Turkish Student Bora Kirca Apologises for ‘Bringing Down Twitter’

A Turkish student, Bora Kirca, accused of hacking into Twitter has apologised for causing a “complication” to the microblogging site earlier this week.

Screenshot of a Twitter page. Credit: Erick Wong / Sfgate.com

Bora Kirca, the Turkish student, accused of hacking into Twitter programming and leaving users, including many celebrities, with ‘no followers, ‘ the Daily Telegraph reports.

The high school student, from the north Turkish city of Zonguldak, denied he was “hacker”, claiming he only stumbled across problems with the site and tried to pass on to Twitter administrators without success.

Bora Kirca denied he was a hacker despite causing a 'complication' to Twitter. Photo: Daily Telegraph

The bug, which was fixed late on Monday, hit millions worldwide and caused users to temporarily lose the list of people who followed them on the micro social networking site, according to NY Daily News.

It also allowed any Twitter user to force another to follow them without permission. Normally, the other person has to initiate such a “following”.

It hit countless number of high profile users and celebrities of the internet site including many celebrities such as Oprah Winfrey, the talk show host, Justin Bieber, the Canadian teenage pop star, and Hollywood couple Ashton Kutcher and Demi Moore.

Demi Moore even tweeted: “The turkish hacker is really doing on a number on twitter wow!”

Twitter’s efforts to close the hole briefly left a number of users with zero followers although the delivery of messages did not appear to have been affected.

Justin Bieber, the pop star, warned the hackers about annoying millions of teenage fans around the world. Photo: Flickr

Bora Kirca, who has an interest in computer programming, admitted to causing a “complication” to the site but denied he was a hacker. “Yes, I caused a complication on Twitter but I am not a hacker,” he told The Daily Telegraph.

“I just found a bug and sent it to Twitter staff. I (had not) got a reply even after 14 hours I sent that mail, so I thought they didn’t care about this bug. I thought it wasn’t a big thing and wrote this bug on (the) internet, ” he continued.

He added: “Such an accident led to a big chaos and I didn’t want it to be happen. I want to apologise for all Twitter users, I didn’t intend do harm anyone. A site of this size but with such a bad and big bug, who could even know that it would happen?

“I was pretty sure that it’s impossible to give physical damage to Twitter with such a ridiculous bug like this. I am not a hacker and I did not cause of any damage. I’m not proud of that mess. I’m not a hacker, the hacker does not disclose the identity in this way already.”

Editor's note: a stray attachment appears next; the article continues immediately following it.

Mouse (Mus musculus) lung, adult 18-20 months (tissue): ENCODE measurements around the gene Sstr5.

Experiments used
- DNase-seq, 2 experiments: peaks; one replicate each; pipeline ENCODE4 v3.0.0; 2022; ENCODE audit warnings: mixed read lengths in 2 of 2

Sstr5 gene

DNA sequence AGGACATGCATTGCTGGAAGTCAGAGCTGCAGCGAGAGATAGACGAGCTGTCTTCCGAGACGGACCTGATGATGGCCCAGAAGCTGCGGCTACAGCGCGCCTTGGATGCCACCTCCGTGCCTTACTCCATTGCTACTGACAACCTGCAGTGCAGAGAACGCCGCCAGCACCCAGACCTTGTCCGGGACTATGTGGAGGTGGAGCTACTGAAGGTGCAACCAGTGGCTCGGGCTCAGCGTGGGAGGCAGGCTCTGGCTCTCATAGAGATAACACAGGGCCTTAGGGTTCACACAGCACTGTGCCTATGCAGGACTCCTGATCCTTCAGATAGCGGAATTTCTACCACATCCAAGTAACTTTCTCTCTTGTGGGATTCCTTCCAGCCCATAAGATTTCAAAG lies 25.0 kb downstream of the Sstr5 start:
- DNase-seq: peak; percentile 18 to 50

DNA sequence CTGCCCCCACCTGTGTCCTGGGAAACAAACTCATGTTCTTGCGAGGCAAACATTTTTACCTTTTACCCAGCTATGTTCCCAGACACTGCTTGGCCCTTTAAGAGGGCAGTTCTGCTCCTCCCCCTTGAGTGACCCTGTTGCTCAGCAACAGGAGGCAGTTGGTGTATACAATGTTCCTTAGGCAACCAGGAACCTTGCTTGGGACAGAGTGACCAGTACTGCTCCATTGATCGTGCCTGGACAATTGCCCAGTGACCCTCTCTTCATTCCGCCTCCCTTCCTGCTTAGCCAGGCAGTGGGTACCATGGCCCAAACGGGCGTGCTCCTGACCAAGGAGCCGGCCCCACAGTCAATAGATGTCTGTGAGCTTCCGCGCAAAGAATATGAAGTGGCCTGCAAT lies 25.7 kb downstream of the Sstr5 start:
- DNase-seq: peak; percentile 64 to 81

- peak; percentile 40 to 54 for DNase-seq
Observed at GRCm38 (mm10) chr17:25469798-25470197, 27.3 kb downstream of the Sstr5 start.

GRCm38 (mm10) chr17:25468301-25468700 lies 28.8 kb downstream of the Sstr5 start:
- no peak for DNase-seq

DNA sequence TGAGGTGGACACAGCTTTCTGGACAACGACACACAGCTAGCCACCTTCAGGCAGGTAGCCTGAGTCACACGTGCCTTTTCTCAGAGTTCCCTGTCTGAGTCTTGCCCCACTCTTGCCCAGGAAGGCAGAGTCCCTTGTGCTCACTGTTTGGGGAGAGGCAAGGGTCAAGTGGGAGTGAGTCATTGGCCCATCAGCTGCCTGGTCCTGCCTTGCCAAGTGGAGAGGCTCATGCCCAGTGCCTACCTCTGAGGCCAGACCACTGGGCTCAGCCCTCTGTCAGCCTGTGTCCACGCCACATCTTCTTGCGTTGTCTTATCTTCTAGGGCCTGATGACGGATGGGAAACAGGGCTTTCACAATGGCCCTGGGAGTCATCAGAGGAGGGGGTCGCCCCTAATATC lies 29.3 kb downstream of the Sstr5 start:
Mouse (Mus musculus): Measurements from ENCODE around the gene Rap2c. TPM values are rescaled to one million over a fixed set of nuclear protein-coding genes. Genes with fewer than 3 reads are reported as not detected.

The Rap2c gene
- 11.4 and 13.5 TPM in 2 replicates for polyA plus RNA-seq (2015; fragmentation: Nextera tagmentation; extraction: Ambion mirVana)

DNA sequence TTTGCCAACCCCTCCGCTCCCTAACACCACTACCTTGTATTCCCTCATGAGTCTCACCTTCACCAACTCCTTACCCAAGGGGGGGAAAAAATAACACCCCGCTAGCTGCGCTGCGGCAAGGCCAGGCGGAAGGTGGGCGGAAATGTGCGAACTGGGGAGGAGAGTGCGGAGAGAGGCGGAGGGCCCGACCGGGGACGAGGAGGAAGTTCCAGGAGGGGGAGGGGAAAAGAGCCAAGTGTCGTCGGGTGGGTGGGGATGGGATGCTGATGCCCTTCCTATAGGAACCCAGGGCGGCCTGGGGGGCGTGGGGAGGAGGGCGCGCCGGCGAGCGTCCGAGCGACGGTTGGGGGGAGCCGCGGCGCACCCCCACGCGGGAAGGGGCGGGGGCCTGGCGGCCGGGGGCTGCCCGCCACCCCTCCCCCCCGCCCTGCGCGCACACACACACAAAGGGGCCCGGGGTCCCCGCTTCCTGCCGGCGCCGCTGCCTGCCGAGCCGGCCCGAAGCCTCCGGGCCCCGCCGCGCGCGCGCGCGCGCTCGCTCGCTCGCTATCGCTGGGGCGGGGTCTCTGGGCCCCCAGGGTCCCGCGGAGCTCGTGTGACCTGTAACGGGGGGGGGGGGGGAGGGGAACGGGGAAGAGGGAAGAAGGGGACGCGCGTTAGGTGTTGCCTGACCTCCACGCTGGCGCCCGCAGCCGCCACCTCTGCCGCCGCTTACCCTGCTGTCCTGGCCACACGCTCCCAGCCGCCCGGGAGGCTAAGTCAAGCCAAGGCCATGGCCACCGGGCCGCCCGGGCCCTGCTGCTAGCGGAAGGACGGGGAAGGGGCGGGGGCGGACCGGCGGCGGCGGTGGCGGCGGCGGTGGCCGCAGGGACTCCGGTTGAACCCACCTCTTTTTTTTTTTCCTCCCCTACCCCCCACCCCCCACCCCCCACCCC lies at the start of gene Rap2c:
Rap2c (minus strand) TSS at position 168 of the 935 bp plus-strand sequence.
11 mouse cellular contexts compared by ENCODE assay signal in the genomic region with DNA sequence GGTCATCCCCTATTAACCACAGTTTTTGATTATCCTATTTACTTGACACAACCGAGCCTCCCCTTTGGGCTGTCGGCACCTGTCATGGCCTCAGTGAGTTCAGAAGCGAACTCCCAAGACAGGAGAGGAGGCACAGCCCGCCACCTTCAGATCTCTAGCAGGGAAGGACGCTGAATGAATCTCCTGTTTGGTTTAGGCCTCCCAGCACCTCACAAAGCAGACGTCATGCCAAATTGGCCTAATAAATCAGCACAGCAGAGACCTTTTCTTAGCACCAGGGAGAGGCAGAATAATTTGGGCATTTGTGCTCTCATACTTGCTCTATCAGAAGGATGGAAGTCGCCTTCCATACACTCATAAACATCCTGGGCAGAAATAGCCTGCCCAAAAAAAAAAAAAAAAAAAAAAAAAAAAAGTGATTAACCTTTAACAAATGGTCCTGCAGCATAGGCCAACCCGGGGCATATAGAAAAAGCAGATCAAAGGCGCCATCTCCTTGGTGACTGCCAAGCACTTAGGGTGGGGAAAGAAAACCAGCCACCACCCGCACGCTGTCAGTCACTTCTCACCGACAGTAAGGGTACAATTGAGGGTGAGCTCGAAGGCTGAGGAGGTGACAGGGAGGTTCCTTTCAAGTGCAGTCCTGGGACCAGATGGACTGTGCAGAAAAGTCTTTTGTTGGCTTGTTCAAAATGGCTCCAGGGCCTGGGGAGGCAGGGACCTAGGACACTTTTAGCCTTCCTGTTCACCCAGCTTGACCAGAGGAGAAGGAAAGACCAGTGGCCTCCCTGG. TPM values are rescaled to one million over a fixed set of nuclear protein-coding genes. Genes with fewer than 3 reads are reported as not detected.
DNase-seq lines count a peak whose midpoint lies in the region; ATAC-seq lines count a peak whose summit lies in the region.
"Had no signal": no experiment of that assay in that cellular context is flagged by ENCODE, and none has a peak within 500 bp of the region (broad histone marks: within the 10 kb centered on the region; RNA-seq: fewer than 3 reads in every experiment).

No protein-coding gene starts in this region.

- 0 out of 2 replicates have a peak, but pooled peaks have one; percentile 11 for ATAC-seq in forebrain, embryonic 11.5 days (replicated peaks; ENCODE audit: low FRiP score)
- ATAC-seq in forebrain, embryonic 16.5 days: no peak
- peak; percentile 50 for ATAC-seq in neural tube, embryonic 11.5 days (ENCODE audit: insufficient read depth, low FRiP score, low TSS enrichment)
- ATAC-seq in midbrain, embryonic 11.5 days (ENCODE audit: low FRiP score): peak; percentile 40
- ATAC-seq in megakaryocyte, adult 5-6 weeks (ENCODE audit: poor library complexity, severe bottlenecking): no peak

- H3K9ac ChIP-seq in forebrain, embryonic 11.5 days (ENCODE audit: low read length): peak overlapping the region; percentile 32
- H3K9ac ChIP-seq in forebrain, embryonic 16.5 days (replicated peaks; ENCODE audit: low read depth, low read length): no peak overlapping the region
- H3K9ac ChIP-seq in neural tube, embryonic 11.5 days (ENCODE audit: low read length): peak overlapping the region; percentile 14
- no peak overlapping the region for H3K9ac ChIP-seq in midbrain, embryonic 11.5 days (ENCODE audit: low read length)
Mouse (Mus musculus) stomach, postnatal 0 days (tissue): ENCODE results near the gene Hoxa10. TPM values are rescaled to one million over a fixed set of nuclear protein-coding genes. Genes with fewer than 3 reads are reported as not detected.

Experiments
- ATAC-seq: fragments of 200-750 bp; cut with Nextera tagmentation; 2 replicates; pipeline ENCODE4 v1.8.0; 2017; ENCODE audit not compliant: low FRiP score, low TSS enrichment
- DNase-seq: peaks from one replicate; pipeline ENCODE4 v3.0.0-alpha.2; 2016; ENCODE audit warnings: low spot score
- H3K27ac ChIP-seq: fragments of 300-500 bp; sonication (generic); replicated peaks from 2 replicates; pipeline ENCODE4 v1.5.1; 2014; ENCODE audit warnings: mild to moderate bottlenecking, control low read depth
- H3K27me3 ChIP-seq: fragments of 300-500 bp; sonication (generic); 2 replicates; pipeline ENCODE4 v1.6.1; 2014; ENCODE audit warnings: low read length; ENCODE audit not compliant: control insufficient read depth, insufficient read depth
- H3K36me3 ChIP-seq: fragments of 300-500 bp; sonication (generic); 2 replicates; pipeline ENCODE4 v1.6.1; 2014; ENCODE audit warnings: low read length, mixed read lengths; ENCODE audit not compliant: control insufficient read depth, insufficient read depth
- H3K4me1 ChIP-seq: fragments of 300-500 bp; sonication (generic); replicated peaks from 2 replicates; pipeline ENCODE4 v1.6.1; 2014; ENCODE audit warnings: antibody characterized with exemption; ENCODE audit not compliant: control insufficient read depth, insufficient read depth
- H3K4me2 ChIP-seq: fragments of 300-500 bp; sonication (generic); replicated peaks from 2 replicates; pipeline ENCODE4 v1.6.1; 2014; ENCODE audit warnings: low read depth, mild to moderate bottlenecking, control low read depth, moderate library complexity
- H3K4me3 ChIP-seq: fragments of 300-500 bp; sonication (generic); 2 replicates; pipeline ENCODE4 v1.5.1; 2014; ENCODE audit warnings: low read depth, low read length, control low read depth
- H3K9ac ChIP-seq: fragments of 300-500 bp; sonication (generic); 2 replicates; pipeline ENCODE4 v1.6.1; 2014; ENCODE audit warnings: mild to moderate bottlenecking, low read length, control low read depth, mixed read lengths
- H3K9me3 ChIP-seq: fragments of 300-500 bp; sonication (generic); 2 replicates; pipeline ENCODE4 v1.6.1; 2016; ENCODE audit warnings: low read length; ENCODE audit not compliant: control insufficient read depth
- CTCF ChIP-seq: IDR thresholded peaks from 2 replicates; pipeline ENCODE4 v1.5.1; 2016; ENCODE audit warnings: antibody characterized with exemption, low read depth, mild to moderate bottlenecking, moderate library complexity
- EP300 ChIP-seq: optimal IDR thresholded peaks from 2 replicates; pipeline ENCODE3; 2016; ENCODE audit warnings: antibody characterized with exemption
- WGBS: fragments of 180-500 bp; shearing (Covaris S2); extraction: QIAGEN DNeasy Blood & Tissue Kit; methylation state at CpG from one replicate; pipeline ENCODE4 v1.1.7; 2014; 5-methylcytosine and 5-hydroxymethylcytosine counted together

Ashton Kutcher and Demi Moore are one of the most prolific users of the social networking site. Photo: REUTERS

He said he was listening to a metal music band called Accept earlier in the month when he went to tried to follow the group on the site. He noticed later that they were “following me” and then published his discovery it on his internet blog.

“After 15 minutes, upon a warning from a friend of mine, Firat Turkoglu; I arranged (for) my message by excluding the part in which I explained how the bug is done and I sent a message to Twitter for correction of the situation,” he said.

“I explained (to) them exactly how I had done it, without any expectation. They did not show any interest and I have not received a single mail from Twitter yet.”

But Gizmodo, a popular technology blog which broke news of the bug, said the Turkish student “figured out accidentally that if you tweet ‘accept username,’ for example billgates, then Bill Gates will follow you”.

A spokesman for the San Francisco based company was unavailable for comment on whether they received an email from the student. After the glitch was discovered late on Monday, the company released a statement saying the bug has been fixed.

President Barack Obama is a known fan of the site. Photo: Reuters

He did not disclose how the bug worked. “We identified and resolved a bug that permitted a user to ‘force’ other users to follow them,” a spokesman said in a blog post. We’re now working to roll back all abuse of the bug that took place.”

Twitter, which allows users to update their followers with messages of 140 characters or less, said last month that it has topped 105 million registered users and is adding 300,000 new accounts a day.

Winfrey has 3.5 million followers and follows 426 people, Kutcher has 4.8 million followers and follows 732 people while Bieber has more than 2 million followers while he “follows” more than 61,000. US President Barack Obama is also a fan of Twitter with more than 3.9 million followers. [Gizmodo via Daily Telegraph (UK) and NY Daily News]

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